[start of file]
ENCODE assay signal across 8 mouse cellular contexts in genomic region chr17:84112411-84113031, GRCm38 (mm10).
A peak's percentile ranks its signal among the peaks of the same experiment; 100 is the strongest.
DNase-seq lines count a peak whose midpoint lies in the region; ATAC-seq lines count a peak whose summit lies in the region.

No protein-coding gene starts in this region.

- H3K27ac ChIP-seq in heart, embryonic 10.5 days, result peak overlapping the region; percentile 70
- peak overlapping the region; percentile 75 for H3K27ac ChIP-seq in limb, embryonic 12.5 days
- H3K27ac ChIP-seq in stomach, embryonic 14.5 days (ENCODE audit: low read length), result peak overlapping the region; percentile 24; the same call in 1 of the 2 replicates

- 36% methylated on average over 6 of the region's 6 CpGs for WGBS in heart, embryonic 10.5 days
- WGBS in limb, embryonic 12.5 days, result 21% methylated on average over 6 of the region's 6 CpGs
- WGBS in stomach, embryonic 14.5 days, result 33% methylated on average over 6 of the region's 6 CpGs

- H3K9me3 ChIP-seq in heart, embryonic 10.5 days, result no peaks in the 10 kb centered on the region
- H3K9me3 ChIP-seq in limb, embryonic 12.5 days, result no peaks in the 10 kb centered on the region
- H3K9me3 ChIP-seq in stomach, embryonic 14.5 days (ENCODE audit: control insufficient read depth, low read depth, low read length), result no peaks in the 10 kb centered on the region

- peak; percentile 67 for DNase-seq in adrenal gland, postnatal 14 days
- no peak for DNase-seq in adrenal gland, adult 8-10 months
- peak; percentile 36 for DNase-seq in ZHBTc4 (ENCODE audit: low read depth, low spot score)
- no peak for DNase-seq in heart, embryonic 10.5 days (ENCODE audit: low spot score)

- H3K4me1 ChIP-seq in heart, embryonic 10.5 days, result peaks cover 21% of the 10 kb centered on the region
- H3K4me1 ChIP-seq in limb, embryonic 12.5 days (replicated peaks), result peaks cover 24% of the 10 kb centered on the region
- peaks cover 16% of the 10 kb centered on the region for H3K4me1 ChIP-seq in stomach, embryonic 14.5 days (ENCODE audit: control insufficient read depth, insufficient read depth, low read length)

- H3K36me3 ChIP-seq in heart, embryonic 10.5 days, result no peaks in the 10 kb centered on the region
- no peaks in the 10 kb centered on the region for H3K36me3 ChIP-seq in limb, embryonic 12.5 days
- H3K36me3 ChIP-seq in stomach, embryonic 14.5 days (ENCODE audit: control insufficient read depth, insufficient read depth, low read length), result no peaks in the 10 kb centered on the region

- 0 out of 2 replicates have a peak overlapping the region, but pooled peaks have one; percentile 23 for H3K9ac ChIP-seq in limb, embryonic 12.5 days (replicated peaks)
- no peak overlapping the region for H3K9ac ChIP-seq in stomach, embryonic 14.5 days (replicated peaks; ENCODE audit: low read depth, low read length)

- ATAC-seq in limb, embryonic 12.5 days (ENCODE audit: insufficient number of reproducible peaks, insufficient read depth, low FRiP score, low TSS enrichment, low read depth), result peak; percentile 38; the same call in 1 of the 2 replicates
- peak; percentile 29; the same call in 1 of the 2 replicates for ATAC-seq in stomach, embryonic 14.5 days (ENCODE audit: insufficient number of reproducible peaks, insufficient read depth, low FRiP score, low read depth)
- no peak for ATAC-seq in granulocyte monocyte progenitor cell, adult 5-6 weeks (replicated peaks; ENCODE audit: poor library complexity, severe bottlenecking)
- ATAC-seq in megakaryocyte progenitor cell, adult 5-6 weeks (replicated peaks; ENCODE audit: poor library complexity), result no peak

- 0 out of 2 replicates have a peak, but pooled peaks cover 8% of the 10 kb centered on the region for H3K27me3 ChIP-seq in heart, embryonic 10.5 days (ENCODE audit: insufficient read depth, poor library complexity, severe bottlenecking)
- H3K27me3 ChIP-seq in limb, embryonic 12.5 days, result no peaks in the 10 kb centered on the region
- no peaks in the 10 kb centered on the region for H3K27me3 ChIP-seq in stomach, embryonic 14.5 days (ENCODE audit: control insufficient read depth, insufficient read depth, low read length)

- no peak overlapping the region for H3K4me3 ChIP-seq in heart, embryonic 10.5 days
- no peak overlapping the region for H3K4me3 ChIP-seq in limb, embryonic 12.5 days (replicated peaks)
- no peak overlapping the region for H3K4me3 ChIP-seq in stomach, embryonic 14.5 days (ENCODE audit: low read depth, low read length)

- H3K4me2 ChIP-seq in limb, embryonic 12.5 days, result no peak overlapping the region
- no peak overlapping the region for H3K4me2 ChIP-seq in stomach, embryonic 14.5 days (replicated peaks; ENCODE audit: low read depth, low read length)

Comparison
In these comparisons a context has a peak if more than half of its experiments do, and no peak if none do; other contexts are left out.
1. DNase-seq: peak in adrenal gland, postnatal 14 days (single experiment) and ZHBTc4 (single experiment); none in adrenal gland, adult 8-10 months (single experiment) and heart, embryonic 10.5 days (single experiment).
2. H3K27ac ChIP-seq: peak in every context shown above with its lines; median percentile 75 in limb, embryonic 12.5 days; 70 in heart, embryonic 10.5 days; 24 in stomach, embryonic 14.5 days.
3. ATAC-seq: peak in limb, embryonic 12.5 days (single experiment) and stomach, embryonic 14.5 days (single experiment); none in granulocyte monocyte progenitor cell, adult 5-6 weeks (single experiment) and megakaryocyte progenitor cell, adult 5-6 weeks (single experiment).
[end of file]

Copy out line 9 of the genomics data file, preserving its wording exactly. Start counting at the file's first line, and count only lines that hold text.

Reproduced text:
- WGBS in limb, embryonic 12.5 days, result 21% methylated on average over 6 of the region's 6 CpGs